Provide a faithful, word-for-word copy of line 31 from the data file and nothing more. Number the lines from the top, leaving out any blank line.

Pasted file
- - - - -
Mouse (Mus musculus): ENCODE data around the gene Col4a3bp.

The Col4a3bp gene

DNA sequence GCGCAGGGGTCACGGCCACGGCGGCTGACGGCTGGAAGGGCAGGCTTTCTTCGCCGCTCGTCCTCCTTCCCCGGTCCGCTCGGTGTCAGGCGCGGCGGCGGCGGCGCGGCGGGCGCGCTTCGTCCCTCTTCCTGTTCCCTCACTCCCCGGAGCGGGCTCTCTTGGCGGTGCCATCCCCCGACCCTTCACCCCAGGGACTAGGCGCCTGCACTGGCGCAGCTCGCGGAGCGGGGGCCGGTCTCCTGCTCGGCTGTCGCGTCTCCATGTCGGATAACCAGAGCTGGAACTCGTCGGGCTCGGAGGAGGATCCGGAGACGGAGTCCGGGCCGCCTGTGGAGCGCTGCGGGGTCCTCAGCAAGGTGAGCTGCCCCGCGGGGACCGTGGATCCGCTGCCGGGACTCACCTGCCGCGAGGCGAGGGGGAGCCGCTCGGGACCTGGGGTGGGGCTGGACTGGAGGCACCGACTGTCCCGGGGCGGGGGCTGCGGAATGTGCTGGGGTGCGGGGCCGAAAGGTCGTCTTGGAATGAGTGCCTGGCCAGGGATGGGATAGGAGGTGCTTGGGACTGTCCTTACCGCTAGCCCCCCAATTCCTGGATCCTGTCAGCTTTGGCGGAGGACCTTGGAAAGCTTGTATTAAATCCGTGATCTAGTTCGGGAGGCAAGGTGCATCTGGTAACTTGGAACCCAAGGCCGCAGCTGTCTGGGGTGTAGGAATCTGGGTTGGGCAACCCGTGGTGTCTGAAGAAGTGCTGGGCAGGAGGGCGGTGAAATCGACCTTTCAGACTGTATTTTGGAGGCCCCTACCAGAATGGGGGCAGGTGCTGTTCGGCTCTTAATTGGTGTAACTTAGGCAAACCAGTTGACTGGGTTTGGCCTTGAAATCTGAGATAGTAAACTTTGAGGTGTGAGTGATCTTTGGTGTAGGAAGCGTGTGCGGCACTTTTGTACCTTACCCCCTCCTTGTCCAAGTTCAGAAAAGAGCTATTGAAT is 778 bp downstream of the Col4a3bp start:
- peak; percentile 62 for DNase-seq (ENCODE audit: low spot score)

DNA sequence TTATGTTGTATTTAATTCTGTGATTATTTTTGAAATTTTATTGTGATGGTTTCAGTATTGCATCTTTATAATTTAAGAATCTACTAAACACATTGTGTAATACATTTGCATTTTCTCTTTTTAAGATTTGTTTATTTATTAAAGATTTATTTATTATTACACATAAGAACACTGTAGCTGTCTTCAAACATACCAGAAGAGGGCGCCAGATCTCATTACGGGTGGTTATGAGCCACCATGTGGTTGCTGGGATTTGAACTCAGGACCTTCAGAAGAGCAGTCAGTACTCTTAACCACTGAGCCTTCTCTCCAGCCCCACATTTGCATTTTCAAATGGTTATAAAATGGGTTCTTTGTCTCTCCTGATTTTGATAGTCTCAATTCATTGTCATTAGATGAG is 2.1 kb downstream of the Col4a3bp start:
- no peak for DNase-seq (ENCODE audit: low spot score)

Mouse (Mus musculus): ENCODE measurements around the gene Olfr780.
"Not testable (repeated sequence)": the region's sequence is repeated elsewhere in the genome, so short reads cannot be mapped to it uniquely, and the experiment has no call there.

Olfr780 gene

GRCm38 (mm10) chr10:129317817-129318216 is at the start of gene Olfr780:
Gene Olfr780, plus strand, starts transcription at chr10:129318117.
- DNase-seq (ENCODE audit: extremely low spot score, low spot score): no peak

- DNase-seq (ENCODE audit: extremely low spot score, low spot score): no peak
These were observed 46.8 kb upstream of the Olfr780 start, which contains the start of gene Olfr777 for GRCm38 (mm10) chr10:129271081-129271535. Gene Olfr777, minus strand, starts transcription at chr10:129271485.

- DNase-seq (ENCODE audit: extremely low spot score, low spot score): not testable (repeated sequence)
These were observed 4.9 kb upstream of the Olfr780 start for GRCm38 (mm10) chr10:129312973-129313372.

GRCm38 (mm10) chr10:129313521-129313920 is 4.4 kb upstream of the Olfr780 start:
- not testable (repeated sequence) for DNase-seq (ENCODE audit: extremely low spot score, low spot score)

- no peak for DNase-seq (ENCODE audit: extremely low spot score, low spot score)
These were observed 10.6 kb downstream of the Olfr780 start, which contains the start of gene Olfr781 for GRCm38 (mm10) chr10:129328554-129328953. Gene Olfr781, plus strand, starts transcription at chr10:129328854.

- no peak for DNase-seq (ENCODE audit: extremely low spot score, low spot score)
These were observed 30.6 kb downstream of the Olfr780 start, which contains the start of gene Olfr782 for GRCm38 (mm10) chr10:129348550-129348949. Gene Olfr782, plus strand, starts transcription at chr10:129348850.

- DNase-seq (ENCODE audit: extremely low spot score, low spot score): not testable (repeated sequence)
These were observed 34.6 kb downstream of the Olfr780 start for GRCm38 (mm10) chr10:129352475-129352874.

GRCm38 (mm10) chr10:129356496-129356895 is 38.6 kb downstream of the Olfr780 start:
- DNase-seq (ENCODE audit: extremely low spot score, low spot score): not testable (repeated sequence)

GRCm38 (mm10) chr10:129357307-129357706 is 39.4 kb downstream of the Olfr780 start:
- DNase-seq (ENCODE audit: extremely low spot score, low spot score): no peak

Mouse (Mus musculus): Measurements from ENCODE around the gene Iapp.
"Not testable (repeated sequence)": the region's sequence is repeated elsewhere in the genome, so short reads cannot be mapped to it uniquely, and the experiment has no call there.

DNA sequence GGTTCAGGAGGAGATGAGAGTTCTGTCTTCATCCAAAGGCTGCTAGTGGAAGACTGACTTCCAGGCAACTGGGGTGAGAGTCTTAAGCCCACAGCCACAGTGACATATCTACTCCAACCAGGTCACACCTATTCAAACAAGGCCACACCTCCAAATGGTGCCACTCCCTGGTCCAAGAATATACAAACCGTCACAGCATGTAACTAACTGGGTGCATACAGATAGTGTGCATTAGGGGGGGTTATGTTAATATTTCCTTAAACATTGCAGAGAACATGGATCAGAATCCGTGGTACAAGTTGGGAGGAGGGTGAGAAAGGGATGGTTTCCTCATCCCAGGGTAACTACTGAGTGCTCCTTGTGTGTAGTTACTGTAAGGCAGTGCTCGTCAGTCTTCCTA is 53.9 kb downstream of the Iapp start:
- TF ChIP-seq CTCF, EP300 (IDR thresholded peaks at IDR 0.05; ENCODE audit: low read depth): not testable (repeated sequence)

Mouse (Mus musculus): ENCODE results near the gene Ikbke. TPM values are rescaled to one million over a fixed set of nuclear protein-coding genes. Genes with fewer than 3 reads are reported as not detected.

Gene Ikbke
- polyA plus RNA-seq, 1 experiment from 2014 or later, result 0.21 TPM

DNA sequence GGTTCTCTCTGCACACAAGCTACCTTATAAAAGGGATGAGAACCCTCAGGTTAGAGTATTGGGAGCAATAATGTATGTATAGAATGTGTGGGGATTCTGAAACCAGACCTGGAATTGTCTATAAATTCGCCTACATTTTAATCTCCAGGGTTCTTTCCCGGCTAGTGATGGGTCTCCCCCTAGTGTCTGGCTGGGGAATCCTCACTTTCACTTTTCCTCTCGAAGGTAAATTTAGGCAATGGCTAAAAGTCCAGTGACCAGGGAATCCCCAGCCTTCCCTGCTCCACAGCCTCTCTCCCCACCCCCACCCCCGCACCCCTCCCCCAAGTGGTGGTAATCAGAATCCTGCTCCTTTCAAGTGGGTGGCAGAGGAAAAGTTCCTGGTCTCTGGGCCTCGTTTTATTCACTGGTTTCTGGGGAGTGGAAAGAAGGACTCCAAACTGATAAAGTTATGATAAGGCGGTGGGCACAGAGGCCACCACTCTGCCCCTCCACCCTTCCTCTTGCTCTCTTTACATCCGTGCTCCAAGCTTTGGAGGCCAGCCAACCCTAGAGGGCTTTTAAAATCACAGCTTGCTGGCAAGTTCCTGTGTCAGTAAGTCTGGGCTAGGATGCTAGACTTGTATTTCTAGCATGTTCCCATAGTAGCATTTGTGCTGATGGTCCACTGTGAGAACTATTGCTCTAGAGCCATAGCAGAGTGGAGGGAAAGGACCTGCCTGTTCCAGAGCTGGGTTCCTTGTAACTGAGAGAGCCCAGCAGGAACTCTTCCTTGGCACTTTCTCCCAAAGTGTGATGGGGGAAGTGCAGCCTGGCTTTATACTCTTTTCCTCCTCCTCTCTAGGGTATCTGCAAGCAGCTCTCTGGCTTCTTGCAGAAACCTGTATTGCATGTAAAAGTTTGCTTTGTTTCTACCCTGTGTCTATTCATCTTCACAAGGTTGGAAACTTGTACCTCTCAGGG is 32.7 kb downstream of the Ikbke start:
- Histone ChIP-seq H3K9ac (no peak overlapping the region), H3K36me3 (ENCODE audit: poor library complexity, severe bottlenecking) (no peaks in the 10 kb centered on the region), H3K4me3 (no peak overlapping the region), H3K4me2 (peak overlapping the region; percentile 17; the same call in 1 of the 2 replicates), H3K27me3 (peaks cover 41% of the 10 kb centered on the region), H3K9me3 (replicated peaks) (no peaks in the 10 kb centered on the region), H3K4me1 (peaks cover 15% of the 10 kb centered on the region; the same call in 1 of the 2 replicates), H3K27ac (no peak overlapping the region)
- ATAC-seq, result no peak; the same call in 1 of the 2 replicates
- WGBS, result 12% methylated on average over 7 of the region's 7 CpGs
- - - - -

DNA sequence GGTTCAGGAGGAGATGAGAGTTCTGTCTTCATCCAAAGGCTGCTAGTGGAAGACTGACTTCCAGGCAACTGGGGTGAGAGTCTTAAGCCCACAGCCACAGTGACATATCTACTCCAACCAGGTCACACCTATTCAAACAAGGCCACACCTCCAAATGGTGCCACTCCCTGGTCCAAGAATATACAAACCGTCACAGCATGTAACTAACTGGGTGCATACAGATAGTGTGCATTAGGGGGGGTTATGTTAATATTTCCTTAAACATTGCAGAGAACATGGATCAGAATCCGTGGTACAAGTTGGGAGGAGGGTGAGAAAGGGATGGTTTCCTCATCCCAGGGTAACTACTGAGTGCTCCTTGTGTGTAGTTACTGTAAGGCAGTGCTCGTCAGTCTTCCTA is 53.9 kb downstream of the Iapp start: